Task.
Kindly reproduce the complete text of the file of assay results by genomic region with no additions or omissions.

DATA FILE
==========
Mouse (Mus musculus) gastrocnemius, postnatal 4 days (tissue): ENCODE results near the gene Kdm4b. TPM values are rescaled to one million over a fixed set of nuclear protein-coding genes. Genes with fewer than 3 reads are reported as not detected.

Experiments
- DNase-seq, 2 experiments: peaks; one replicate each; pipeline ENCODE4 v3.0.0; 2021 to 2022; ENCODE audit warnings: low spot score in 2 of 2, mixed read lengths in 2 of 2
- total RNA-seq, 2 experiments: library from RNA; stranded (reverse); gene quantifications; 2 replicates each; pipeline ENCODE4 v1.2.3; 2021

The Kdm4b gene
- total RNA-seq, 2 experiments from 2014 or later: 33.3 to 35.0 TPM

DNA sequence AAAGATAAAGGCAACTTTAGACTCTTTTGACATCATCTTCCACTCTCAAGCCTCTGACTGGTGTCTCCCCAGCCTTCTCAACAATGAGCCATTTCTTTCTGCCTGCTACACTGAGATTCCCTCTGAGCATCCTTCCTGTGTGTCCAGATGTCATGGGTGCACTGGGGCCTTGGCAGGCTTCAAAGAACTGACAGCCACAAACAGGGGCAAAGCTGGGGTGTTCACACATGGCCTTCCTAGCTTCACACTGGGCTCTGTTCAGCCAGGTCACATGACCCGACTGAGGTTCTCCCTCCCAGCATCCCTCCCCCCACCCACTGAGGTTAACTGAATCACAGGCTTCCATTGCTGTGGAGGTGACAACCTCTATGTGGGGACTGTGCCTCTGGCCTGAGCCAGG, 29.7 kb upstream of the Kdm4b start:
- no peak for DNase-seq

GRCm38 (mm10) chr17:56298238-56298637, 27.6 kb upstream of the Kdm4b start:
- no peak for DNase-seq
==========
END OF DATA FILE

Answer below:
Mouse (Mus musculus) gastrocnemius, postnatal 4 days (tissue): ENCODE results near the gene Kdm4b. TPM values are rescaled to one million over a fixed set of nuclear protein-coding genes. Genes with fewer than 3 reads are reported as not detected.

Experiments
- DNase-seq, 2 experiments: peaks; one replicate each; pipeline ENCODE4 v3.0.0; 2021 to 2022; ENCODE audit warnings: low spot score in 2 of 2, mixed read lengths in 2 of 2
- total RNA-seq, 2 experiments: library from RNA; stranded (reverse); gene quantifications; 2 replicates each; pipeline ENCODE4 v1.2.3; 2021

The Kdm4b gene
- total RNA-seq, 2 experiments from 2014 or later: 33.3 to 35.0 TPM

DNA sequence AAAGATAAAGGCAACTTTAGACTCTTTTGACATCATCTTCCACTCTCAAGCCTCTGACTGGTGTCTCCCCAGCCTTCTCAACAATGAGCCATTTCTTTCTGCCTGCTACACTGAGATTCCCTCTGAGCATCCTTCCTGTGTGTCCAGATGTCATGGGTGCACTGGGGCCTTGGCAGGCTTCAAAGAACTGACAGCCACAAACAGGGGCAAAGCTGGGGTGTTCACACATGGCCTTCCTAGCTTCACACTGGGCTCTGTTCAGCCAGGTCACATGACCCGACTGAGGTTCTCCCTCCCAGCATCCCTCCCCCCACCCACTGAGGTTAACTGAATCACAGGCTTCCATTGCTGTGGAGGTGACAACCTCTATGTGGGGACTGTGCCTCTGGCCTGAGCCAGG, 29.7 kb upstream of the Kdm4b start:
- no peak for DNase-seq

GRCm38 (mm10) chr17:56298238-56298637, 27.6 kb upstream of the Kdm4b start:
- no peak for DNase-seq